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Egnater Guitar Amps

Egnater Tourmaster 4212

Bruce Egnater didn't start out looking to build Egnater guitar amps. He wanted to be a rock star, but after years of practicing guitar and playing clubs in the Detroit area, he saw that dream slipping away.

He decided to get a degree in engineering, thinking he could finish up and get a good job, but music had her claws in him. He realized he could help define the sound of musicians by giving them some amp options that weren’t available to guitar players. Egnater Amplification is born…

Egnater is a tinkerer. From the time he was a kid he would take things apart and rebuild them. He started "moding" amps while he played in his bands, tweaking components and adding things in to try and improve the tone. Egnater guitar amps are the result of years (over 30) of this type of tinkering.

As he was repairing and/or moding amps for local guitar players, he started noticing a need to create separate channels with their own sets of controls to produce distinct tones. For instance, back in the day an amp would share tone controls between clean and overdrive channels, so you couldn’t have separate settings for both a clean tone and distorted tone.

He decided to build an amp that had separate channels for each tone, giving each channel its own set of controls so you had complete control over the resulting tone. But he went further in developing Egnater guitar amps by creating a modular approach in that you can mix and match modules based on the tones you want.

For example, let’s say you want a clean Fender-like tone on one channel and a 80’s metal Marshall tone on another. With the Egnater guitar amps, you can load two different modules that will give you the exact tones you desire.

Video: Egnater Amplification – Behind the Scenes

An interview with the man himself – Bruce Egnater:

Egnater Amplification basically has two different divisions. The modular amplifiers are all hand-built in Michigan, while the Tourmaster series are manufactured overseas and marketed through Guitar Center.

There isn’t any pricing on the Egnater site for the modular systems. You would buy either a MOD 50 Amplifier or an M4 Preamp and then customize your rig with any of the nine modules, depending on the sounds you want…

The MOD 50 will hold two modules at a time (which you can switch out), giving you a traditional guitar amp setup. The M4 is a rack mount unit and will hold four modules (you’ll also need a power amp for your rig).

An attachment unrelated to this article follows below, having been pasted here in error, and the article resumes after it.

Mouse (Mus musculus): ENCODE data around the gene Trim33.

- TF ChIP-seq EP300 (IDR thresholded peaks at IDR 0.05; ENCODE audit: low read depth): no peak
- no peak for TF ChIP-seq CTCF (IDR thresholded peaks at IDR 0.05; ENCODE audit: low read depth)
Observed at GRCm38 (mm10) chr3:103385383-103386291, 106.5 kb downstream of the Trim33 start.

An interesting side note: Egnater licensed it’s modular approach to Randall, so If you find a Randall amp more to your liking, you're getting the same functionality as the Egnater guitar amps.

You can get into a Tourmaster series amp for $1600 as a combo (Tourmaster 4212) with two 12-inch Celestion Vintage 30 speakers (these are the standard to live by), or a Tourmaster 4100 head with a 4X12 cabinet for around $2000.

Egnater Tourmaster 4100 Demo

Here’s a cool demo from the 2008 NAMM Show:

I’ve seen mixed reviews , some citing annoying buzzing and a lack of volume, which could indicate maybe someone just got a bad one. As I’ve dug in and researched more, I’ve found reviews from people that like the amp convincing me of its merits. I guess the true test will be going to GC (Guitar Center) and trying one out myself.

From what I can tell and have read, the tone is very similar to the high-end Marshall amplifier. As I am more of a Mesa Boogie guy from the tone standpoint, the true test will be plugging in and crankin' it up. I'm still learning about different tubes and the tonal quality produced by each tube. In the end it'll be my ears that tell me whether this is an amp I can be happy with.

Build Your Own!

Speaking of tubes, there used to be a really cool opportunity to attend an Egnater guitar amps seminar. You could actually build yourself a custom amplifier over the course of a day. The following day, you learn would all about the components and what they do to influence tone during the amplification process. If you ever wanted to learn how to build and modify amps, this was a good place to do it.

Putting It Through the Paces

The Egnater Seminar finished product rockin' out!

Unfortunately, they don't offer these Egnater guitar amps seminars any longer. You can just head to the Egnater Amplification homepage and read more about their offerings.

Egnater Amplification


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